Teodor Shanin, who was professor in the Department of Sociology from 1974 to 1999, died in Moscow on Tuesday, 4 February 2020 where he was President (previously Rector) of the Moscow School of Social and Economic Sciences (MSSES).
The Russian theorist Alexander Arkhangelsky wrote of him then as "a man of action while being at the same time the brightest intellectual". In Berkeley Michael Burawoy described him as "thunder and lightning". All this was exemplified in a remarkable life and an exceptional academic career. A large man with a shaven head and bright eyes, he stood out in appearance and demeanour in the conservative world of the university.
Teodor was born in Vilnius in 1930, then a Polish city with a large Jewish population and a strong intellectual tradition. There, he recalls a happy life until the war intervened leading to his exile in Siberia with his mother. The stories of his return to Poland and onward to Paris and then Israel in 1947 have become the stuff of legend. After a year in the Israeli army, he trained and then practiced very effectively as a social worker rising to a senior position while also studying for a BA in sociology and economics at the Hebrew University in Jerusalem.
In 1963 his life changed. He moved to the Centre for Russian and East European Studies at Birmingham University where he registered for a PhD on the role of peasants in the Russian revolution. Soon after, in 1965, he was appointed to a lectureship in Sociology at Sheffield University then, after finishing his thesis, he moved to Haifa University as an associate professor in 1970, then a visiting fellowship at St Anthony’s College Oxford, before taking the chair at Manchester in 1974. In the previous three years he had published Peasants and Peasant Societies (1971) The Rules of the Game; Models of Contemporary Scholarly thought (1972) an edited collection of papers based on the theory workshop he had organised in Sheffield, and in the same year his major work The Awkward Class: Political Sociology of Peasanty in a Developing Society: Russia 1910-1925. It was this book that came to define him, followed as it was by his two-volume historical account of Russia - The Roots of Otherness (1985 and 1986) ; the second of which Russia 1905-7: Revolution as a Moment of Truth won him the Deutscher Memorial Prize.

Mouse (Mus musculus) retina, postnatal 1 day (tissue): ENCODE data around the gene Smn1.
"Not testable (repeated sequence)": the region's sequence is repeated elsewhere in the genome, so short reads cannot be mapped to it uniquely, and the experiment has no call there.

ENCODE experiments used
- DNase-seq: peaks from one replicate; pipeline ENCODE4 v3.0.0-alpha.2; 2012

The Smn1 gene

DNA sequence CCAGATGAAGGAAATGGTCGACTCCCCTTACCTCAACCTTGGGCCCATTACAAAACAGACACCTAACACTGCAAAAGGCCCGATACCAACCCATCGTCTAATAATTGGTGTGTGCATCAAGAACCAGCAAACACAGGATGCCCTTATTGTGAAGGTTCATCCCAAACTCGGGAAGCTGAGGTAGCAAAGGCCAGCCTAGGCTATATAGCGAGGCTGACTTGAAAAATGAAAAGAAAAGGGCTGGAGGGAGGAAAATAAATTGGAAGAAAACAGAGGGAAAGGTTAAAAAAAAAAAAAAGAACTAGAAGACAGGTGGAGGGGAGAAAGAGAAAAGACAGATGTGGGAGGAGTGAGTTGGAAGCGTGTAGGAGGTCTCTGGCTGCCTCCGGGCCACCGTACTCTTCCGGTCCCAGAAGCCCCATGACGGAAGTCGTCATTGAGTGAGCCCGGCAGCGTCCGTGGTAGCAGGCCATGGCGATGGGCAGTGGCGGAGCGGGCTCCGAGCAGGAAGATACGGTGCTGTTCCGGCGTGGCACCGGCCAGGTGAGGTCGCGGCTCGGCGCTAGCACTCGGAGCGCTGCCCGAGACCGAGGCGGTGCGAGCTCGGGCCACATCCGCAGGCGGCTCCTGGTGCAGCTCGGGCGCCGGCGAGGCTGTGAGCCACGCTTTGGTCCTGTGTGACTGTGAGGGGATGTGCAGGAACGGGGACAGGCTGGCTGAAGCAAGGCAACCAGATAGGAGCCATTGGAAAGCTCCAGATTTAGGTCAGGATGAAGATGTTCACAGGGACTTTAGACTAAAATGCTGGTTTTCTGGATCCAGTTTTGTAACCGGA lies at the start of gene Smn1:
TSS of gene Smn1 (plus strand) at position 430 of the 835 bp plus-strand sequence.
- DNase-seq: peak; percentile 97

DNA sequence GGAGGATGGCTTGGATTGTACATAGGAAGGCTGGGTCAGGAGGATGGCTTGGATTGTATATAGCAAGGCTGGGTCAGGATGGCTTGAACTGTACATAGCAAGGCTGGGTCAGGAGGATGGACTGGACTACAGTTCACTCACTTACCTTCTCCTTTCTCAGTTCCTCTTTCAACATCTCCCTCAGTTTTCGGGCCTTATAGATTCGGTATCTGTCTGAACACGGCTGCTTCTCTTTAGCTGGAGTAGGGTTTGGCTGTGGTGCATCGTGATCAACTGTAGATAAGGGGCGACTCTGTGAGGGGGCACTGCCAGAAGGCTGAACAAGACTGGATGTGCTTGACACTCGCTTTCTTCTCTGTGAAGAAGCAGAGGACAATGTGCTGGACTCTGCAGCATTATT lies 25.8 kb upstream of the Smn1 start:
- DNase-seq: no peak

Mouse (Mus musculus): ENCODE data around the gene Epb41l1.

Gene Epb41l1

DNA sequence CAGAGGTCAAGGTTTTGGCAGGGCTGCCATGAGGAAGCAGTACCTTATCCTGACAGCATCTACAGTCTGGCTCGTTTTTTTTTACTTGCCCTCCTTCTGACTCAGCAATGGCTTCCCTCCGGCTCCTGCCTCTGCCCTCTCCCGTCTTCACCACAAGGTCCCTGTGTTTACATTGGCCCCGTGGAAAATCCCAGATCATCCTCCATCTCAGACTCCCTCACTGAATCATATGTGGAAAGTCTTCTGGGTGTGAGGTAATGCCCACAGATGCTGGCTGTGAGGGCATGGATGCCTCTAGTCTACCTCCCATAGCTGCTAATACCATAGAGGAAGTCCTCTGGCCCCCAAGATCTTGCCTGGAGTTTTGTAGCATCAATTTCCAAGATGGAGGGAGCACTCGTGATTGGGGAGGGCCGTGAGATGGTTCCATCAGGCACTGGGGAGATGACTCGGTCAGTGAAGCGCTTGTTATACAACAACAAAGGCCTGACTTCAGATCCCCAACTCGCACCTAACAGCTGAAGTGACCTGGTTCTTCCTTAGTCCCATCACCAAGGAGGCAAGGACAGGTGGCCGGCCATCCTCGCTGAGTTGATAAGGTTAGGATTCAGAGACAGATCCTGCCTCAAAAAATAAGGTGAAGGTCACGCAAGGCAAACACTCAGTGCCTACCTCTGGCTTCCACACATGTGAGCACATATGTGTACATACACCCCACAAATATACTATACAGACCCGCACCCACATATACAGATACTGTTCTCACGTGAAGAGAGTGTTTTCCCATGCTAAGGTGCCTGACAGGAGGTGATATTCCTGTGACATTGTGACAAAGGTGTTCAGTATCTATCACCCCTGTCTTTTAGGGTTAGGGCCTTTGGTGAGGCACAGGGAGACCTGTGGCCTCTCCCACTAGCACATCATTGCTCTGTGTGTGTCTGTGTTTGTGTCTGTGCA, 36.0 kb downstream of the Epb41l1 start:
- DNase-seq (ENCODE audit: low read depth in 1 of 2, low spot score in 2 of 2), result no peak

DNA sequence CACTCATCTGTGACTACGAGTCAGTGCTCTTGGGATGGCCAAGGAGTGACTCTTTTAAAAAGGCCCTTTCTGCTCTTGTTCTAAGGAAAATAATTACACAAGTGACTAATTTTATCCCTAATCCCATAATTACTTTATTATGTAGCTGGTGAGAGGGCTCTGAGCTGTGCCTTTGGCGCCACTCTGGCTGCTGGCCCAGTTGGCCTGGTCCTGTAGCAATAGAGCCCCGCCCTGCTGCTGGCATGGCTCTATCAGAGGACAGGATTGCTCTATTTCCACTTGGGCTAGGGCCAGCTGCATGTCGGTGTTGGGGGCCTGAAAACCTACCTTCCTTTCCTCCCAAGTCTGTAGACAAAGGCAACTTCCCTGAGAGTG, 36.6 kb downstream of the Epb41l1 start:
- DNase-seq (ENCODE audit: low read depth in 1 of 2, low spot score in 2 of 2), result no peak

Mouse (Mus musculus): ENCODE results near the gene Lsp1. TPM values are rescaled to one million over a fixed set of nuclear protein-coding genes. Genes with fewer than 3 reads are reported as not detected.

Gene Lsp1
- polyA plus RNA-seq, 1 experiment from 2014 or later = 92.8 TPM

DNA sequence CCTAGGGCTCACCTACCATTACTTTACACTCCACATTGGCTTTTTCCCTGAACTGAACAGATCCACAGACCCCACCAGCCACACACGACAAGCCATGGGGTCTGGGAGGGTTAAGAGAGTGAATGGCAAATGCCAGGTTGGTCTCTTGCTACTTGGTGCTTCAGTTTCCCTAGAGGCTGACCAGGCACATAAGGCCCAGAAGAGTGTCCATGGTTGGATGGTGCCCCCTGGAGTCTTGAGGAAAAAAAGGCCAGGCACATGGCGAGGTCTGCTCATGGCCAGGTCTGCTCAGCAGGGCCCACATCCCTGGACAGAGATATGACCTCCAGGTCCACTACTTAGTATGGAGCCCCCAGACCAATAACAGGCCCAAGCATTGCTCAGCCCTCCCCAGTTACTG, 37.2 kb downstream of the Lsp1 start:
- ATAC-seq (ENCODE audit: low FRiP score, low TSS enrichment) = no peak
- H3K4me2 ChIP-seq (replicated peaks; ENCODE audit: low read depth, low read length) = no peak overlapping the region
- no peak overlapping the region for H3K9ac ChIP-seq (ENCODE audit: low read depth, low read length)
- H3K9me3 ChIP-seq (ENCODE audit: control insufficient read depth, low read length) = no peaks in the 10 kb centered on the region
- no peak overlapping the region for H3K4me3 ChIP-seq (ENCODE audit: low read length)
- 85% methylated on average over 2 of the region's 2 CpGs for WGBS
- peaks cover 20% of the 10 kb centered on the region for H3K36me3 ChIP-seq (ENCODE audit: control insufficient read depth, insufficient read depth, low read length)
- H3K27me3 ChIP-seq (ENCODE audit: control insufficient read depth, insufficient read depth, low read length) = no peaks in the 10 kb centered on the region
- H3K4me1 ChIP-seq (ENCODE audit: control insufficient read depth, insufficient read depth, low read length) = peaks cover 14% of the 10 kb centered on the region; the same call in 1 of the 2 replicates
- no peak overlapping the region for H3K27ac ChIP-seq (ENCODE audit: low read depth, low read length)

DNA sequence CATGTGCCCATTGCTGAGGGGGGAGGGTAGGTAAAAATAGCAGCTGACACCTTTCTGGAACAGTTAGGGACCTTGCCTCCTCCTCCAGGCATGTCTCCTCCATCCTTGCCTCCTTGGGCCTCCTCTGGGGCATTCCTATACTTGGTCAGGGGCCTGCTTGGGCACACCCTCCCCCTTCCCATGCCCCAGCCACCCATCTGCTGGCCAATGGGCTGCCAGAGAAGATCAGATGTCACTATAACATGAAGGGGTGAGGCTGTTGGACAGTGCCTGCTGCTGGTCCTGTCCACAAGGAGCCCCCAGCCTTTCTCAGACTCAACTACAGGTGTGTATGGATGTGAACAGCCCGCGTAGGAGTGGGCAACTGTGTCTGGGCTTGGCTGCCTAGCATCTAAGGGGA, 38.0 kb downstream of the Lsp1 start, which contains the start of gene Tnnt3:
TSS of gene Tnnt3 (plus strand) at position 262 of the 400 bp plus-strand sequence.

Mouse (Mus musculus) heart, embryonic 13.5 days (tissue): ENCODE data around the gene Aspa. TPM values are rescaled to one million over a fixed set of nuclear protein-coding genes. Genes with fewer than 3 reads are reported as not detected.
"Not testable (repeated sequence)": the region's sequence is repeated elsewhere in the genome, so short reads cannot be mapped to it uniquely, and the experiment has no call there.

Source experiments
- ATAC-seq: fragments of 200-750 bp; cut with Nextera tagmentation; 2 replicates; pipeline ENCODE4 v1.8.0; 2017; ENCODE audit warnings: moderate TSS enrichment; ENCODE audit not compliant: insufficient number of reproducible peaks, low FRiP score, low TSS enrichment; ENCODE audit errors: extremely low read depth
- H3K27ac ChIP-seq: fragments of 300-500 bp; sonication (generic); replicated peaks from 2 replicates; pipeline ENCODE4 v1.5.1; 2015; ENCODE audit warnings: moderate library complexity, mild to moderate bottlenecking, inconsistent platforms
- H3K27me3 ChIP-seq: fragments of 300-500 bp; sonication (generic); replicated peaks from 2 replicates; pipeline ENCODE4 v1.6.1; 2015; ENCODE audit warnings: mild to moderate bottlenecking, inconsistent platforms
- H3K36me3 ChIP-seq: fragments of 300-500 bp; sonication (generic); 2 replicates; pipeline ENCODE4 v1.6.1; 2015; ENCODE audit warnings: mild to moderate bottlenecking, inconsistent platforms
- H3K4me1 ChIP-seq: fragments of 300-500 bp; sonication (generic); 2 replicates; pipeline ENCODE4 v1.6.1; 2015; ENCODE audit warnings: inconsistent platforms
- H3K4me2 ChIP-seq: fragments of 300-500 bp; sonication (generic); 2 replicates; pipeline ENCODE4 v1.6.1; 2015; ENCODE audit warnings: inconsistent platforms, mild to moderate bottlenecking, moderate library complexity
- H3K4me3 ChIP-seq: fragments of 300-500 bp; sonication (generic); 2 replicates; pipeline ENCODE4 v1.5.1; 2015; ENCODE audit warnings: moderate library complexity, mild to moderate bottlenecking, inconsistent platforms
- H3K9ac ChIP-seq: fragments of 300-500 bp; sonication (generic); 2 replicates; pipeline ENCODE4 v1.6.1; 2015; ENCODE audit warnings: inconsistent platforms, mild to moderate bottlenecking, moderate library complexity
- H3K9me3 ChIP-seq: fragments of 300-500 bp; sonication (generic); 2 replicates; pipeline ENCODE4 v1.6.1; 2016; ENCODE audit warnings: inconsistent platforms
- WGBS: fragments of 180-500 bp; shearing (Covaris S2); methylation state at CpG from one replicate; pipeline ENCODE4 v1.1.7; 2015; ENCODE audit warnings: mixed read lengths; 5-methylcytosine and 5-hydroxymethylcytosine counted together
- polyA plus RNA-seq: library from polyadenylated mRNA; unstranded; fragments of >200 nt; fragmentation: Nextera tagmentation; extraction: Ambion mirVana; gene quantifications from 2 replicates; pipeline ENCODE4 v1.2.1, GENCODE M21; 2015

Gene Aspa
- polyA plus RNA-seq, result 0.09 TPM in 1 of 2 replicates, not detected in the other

These writings had a huge impact, challenging both orthodox Marxist and Modernisation theories which often saw the peasantry as the "disposable class" and an obstacle to social and economic progress. Building on ethnographic accounts of peasant life by Chayanov and others, his interpretation of agrarian societies differed fundamentally from structural accounts of "pre-capitalist modes of production" and others that derived from Marx’s metaphor of peasants as "sacks of potatoes". In bringing the logic of peasant life to the foreground of discussion and with it the possibility of their engagement in cooperative and progressive strategies, Teodor challenged the ways in which agrarian societies were understood within the context of social change, opening the ground for accounts which placed them at the centre of revolt and revolution in the twentieth century. He argued that sociologists needed to incorporate the rural and the agrarian more centrally into their analyses. More particularly, in identifying Russia as "a developing country", he engaged the interest of an audience beyond those with a particular interest in Eastern Europe. In Karl Marx and the Russian Road (1984) he opened up a critical assessment of determinist "stages" theory of historical development with significant implications for analysts and policy makers in the "third world".